I love to run. I love my sneakers. I love the powerful high of feeling strong, pounding the road or dancing across a path. I love getting up the mileage, crossing distances. I love hill sprints in the grass and high knees and butt kicks and long, long periods of stretching and yoga after and before, feeling in my body and seeing how far I can go. 10ks and half marathons and the short 2 mile loop around the pond in town. I love to run.
It’s what I do.
Terrified of making mistakes over and over, I run to a new job. Suffocating from shame, I run away. Hiding from everyone and anything that reminds me of the shame, I look into moving across the country. When I get yelled at at work and am triggered into that scary-six-year-old-hide-and-cry place… I run.
It’s what I do.
When I get into a panic, I flee. I don’t fight. I flight. Sitting in my therapist’s office re-experiencing a trauma, my eyes darted to the door and I half jumped up to flee, in flight. I run.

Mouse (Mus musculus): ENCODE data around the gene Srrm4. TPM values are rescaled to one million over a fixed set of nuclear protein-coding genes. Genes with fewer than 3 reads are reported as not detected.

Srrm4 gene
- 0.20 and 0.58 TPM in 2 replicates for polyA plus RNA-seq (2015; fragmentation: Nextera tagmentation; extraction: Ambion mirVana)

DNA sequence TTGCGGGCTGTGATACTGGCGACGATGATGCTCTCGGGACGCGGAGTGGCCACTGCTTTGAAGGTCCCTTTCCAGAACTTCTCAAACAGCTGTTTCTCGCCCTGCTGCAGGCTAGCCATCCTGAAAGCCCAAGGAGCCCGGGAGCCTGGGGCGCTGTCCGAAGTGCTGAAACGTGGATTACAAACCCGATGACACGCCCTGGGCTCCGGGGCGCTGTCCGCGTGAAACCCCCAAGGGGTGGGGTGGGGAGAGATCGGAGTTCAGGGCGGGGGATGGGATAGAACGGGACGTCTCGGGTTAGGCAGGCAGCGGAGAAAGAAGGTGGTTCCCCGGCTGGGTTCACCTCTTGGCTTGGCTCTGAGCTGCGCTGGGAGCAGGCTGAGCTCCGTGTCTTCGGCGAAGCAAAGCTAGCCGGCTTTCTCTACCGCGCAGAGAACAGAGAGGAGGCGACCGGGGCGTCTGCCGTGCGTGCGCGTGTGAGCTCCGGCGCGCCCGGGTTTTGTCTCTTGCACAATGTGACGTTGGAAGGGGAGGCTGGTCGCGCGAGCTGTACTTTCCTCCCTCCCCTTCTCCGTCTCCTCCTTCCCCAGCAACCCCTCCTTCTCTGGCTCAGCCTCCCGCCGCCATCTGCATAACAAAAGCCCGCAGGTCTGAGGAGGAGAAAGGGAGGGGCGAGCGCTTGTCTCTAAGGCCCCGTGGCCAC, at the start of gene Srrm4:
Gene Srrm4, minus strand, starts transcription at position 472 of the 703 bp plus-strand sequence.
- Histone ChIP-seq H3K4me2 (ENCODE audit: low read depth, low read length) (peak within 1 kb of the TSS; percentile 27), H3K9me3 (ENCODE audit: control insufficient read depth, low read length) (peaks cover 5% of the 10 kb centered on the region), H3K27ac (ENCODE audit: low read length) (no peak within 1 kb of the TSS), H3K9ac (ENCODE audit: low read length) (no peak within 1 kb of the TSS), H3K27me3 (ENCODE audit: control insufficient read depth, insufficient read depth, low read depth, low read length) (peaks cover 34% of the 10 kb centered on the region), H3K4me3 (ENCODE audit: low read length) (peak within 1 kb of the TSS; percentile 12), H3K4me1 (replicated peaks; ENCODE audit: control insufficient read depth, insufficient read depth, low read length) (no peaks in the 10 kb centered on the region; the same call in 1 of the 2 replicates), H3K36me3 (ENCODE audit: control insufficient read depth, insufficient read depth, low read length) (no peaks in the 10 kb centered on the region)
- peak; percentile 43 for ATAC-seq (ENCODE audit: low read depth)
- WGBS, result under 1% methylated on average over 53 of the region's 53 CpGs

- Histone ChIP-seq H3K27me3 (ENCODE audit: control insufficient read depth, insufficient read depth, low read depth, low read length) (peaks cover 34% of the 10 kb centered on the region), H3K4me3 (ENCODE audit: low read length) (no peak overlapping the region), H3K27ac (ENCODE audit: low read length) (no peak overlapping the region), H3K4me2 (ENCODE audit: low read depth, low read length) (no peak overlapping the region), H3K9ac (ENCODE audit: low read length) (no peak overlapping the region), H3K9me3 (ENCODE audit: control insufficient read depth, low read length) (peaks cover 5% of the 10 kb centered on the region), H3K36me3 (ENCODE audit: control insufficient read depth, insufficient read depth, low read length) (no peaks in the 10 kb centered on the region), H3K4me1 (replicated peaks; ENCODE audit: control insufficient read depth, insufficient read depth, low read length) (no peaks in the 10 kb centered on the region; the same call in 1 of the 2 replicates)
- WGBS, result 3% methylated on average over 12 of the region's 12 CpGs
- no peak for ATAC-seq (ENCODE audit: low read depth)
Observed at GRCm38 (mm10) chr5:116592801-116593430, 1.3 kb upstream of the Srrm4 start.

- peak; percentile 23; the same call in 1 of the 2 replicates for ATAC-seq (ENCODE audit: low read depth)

I want to run to the other side, where the grass is greener, and it often seems greener than where I stand right now. And as soon as I start to run, I get overpowered by panic and fear and realize I’m running instead of facing an issue, and if I can, I stop. Sometimes I set a ball in motion running running running and it’s too late. Then I get to the grass on the other side and maybe the grass is different, but I’m still the one standing on it.
Exit. Leave. Yet, if there’s no where to run, I shut down. When I get overwhelmed, I shut down. Check out. It’s running away inside of myself. I run away deep into that gone, far, dark place. I run and I hide. It’s what I do.
I’m a runner.
I’m a runner, but I want to stop running all the time. I want to stop running from fear, from perfectionism, from shame, from overwhelm, from shutdown, from over-stimulation.
I want to keep running on the streets, in the woods. I want to keep running and strengthening my body; I want to continue to build strength and feel safe inside my body.
I want to run and I need to stop running.